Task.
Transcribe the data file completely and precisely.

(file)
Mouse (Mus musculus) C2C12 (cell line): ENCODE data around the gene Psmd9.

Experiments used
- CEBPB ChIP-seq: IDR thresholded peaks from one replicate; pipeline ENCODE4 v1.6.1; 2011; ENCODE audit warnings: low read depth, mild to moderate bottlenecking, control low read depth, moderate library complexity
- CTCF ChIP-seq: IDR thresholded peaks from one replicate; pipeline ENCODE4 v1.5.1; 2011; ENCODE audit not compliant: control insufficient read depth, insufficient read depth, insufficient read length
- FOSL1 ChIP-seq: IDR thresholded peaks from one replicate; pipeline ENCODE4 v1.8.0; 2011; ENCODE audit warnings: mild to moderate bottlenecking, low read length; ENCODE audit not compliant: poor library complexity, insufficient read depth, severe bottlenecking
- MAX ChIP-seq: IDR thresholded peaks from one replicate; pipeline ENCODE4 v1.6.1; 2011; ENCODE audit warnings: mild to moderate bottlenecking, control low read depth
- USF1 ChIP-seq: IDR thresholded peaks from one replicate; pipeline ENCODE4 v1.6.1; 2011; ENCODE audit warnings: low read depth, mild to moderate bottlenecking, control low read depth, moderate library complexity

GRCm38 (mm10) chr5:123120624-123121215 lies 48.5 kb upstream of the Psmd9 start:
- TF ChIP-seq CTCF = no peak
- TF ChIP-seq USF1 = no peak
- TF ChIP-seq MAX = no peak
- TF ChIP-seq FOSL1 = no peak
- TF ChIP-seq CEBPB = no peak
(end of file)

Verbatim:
Mouse (Mus musculus) C2C12 (cell line): ENCODE data around the gene Psmd9.

Experiments used
- CEBPB ChIP-seq: IDR thresholded peaks from one replicate; pipeline ENCODE4 v1.6.1; 2011; ENCODE audit warnings: low read depth, mild to moderate bottlenecking, control low read depth, moderate library complexity
- CTCF ChIP-seq: IDR thresholded peaks from one replicate; pipeline ENCODE4 v1.5.1; 2011; ENCODE audit not compliant: control insufficient read depth, insufficient read depth, insufficient read length
- FOSL1 ChIP-seq: IDR thresholded peaks from one replicate; pipeline ENCODE4 v1.8.0; 2011; ENCODE audit warnings: mild to moderate bottlenecking, low read length; ENCODE audit not compliant: poor library complexity, insufficient read depth, severe bottlenecking
- MAX ChIP-seq: IDR thresholded peaks from one replicate; pipeline ENCODE4 v1.6.1; 2011; ENCODE audit warnings: mild to moderate bottlenecking, control low read depth
- USF1 ChIP-seq: IDR thresholded peaks from one replicate; pipeline ENCODE4 v1.6.1; 2011; ENCODE audit warnings: low read depth, mild to moderate bottlenecking, control low read depth, moderate library complexity

GRCm38 (mm10) chr5:123120624-123121215 lies 48.5 kb upstream of the Psmd9 start:
- TF ChIP-seq CTCF = no peak
- TF ChIP-seq USF1 = no peak
- TF ChIP-seq MAX = no peak
- TF ChIP-seq FOSL1 = no peak
- TF ChIP-seq CEBPB = no peak